2017 Federal Budget - Personal Income Tax Measures

| 3/23/2017

The Budget did not propose a number of changes that were the subject of heavy speculation. In particular, the capital gains inclusion rate will not increase and remains at 50 per cent. A dollar limit is not imposed on the employee stock option deduction and thus it will continue to be calculated as half the stock option benefit amount.

Personal income tax rates will not increase under the Budget.

Tuition Tax Credit

Effective January 1, 2017, the Budget proposes to expand the types of courses that are eligible for the Tuition Tax Credit.

The Tuition Tax Credit can currently be claimed with respect to occupational skills courses taken at a non-post-secondary institution. In contrast, the credit cannot be claimed for similar non-post-secondary level courses taken at a college or university.

The Budget proposes to allow the Tuition Tax Credit to be claimed in the latter instance and, further, to allow the scholarship exemption for bursaries related to such courses, provided that all other conditions for the exemption are met.

Simplifying the Caregiver Credit System

The existing Caregiver Credit, Infirm Dependent Credit and Family Caregiver Tax Credit each have different eligibility rules. The Budget proposes to simplify these existing credits by replacing them with a single new, non-refundable credit, the Canada Caregiver Credit. This credit will provide tax relief of up to 15 per cent of $6,883 (in 2017) for expenses for care of dependent relatives with infirmities, and up to 15 per cent of $2,150 (in 2017) for expenses for care of a dependent spouse/common-law partner or minor child with an infirmity. There is no requirement for the dependent to live with the caregiver to claim the credit.

This new credit will start to be reduced when the dependent’s net income is above $16,163 (in 2017, indexed to inflation for taxation years after 2017).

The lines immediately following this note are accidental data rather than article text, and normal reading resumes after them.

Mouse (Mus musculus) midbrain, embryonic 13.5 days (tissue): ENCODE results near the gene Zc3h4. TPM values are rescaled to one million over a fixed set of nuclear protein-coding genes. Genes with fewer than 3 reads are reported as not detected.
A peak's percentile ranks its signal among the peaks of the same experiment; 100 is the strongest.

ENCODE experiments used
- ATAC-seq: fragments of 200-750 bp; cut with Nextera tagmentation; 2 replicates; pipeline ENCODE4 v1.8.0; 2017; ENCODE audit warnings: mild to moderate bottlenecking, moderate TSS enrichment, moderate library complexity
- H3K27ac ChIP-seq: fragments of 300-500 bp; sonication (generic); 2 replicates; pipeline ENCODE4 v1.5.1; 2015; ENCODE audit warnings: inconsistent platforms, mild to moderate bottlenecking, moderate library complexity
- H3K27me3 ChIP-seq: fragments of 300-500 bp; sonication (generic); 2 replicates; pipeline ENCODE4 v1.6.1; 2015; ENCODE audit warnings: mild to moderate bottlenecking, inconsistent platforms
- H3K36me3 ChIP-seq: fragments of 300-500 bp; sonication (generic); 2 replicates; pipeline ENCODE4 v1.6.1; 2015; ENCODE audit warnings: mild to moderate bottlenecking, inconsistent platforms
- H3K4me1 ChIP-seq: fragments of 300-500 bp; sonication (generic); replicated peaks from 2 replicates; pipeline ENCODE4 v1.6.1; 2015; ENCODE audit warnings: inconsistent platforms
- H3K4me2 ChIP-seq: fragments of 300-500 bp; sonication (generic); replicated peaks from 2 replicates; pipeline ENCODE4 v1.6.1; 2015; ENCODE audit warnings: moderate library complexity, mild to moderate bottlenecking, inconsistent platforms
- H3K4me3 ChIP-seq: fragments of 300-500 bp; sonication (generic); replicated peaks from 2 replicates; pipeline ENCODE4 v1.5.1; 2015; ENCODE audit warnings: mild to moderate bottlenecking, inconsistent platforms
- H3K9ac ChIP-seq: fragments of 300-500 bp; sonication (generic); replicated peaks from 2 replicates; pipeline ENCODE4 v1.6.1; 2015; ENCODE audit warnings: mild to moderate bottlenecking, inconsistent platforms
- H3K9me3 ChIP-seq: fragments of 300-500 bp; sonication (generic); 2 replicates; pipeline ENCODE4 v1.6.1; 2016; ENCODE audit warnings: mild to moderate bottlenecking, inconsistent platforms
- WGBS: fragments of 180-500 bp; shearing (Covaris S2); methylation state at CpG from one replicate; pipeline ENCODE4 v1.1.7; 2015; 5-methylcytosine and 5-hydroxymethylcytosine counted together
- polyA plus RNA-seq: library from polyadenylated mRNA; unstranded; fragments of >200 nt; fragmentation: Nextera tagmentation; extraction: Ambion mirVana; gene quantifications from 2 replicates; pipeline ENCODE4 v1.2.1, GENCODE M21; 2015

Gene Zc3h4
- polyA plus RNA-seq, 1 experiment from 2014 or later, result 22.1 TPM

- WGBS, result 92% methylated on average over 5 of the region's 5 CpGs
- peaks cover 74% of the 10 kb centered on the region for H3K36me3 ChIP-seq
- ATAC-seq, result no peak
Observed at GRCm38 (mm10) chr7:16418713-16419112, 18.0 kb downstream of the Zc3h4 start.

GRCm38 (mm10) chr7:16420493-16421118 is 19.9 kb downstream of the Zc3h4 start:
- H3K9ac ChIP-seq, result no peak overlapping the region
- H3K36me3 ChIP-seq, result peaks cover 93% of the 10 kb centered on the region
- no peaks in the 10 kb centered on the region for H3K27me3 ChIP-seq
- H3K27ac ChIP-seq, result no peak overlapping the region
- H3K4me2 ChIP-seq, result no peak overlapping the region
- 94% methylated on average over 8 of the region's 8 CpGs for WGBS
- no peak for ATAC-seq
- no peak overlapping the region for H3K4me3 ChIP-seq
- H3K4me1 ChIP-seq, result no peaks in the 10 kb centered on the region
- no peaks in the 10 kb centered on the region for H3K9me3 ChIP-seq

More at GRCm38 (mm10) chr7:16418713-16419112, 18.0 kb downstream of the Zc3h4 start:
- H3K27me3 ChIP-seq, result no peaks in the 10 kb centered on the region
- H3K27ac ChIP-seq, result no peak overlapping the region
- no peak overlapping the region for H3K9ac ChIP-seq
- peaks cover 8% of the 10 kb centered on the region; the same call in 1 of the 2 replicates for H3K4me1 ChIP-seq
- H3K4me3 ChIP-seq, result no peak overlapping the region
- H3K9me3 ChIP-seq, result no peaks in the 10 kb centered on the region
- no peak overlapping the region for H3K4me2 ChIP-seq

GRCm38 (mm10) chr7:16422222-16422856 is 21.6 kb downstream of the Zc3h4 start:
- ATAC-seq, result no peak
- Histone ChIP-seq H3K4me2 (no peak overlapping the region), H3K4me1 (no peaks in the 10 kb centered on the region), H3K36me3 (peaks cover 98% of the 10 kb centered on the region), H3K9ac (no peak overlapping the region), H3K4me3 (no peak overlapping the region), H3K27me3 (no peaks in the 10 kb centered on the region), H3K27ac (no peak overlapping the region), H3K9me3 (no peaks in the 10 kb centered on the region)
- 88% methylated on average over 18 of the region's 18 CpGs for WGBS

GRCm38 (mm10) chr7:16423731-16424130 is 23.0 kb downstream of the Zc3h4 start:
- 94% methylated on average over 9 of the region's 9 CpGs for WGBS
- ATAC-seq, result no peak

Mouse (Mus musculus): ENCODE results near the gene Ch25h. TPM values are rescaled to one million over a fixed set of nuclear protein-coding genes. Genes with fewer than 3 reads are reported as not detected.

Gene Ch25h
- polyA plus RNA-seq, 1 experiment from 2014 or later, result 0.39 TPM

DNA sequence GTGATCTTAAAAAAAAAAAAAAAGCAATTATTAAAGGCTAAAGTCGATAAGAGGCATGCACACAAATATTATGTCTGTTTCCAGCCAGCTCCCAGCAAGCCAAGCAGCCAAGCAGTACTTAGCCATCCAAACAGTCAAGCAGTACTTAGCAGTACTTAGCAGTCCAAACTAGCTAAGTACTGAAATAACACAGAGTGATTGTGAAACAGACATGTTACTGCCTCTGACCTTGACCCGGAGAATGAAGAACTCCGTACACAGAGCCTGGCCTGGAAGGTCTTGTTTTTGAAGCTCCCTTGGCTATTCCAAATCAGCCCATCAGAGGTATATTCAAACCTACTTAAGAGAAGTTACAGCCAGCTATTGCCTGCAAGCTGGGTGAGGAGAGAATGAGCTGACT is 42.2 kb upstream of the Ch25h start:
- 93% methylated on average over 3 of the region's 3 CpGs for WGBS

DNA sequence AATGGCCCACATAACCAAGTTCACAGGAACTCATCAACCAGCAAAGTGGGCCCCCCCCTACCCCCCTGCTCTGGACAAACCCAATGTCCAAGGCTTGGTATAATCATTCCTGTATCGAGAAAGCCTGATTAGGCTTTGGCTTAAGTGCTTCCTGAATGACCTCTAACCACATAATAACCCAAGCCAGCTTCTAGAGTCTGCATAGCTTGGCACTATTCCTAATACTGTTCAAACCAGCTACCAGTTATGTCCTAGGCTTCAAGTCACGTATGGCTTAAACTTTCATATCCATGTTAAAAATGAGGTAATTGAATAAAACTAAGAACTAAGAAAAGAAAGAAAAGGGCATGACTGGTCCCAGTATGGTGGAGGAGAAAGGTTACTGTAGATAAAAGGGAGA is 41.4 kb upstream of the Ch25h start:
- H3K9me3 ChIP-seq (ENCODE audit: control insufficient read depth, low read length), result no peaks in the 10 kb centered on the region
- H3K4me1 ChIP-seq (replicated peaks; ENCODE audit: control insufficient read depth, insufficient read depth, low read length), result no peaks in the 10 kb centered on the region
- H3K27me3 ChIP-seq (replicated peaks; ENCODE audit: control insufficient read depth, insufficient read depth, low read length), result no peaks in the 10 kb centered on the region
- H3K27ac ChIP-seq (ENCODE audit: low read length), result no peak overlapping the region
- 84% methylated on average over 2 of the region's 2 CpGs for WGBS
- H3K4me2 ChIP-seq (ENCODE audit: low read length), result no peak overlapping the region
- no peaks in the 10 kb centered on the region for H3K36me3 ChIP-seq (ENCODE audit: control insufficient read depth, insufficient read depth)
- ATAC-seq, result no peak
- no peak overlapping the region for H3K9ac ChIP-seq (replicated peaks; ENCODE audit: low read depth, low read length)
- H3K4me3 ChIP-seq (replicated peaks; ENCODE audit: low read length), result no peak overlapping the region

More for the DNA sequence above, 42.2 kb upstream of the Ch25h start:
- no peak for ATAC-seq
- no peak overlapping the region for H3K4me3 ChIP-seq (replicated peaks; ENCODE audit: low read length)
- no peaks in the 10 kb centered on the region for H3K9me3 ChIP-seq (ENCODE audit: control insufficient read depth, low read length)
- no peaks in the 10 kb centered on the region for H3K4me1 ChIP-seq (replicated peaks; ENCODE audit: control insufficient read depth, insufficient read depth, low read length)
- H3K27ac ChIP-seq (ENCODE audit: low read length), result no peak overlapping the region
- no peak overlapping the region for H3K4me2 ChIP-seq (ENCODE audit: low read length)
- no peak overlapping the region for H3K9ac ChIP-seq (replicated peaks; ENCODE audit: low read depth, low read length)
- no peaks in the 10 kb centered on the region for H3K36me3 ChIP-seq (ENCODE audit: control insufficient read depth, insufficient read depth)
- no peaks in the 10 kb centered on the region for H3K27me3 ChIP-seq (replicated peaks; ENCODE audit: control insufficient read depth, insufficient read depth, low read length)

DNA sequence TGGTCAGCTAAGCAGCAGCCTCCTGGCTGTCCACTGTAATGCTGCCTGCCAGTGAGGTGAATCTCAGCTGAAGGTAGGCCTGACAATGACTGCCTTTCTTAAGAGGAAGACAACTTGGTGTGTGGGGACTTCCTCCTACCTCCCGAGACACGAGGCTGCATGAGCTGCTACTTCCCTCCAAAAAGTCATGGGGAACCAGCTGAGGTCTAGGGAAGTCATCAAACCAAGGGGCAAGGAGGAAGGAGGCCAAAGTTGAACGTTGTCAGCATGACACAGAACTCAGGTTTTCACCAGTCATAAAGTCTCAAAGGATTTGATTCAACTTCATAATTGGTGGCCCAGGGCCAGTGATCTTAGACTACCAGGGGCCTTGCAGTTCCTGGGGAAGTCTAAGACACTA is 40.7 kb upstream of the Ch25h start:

Disability Tax Credit — Certification by Nurse Practitioners

The Budget proposes to allow nurse practitioners to certify impairments for purposes of the Disability Tax Credit. This measure will be effective for certifications made after March 21, 2017.

Medical Expense Tax Credit — Fertility-Related Expenses

For the 2017 taxation year and beyond, the Budget proposes to clarify the types of fertility-related expenses that are eligible for the Medical Expense Tax Credit. In particular, persons who require medical intervention to conceive, even if not infertile, will explicitly be allowed to claim the credit for expenses that would generally be eligible for someone who has an infertility condition.

Mineral Exploration Tax Credit for Flow-Through Share Investors

Eligibility for the Mineral Exploration Tax Credit is proposed to be extended for one year under the Budget. The credit will apply to flow-through share agreements entered into on or before March 31, 2018.

Public Transit Tax Credit

The Public Transit Credit is proposed to be eliminated under the Budget for transit use after June 30, 2017.

Home Relocation Loans Deduction

The Budget proposes to eliminate the home relocation loans deduction for benefits realized on January 1, 2018, and beyond. Accordingly, an individual who receives a loan from their employer that qualifies as an eligible home relocation loan will no longer be entitled to offset any imputed interest benefit in the 2018 taxation year and beyond.

Anti-avoidance Rules for Registered Plans

The anti-avoidance rules that currently exist for Registered Retirement Savings Plans and Tax-Free Savings Accounts are proposed to be extended to RESPs and RDSPs under the Budget. These changes will apply to transactions occurring after March 22, 2017, with the following exceptions.

The advantage rules will not apply to swap transactions occurring on or before June 30, 2017. Further, the proposed changes will not apply to swap transactions undertaken on or before December 31, 2021, where the purpose of the transaction is to ensure that the RESP or RDSP complies with the advantage or prohibited investment rules.

In addition, an RESP or RDSP plan-holder may elect by April 1, 2018, not to pay advantage tax on the distribution of investment income from an investment that was held on March 22, 2017, but instead pay regular personal income tax.

Allowances for Members of Legislative Assemblies and Certain Municipal Officers

The Budget proposes to include non-accountable allowances paid to certain officials in their income, beginning in the 2019 taxation year.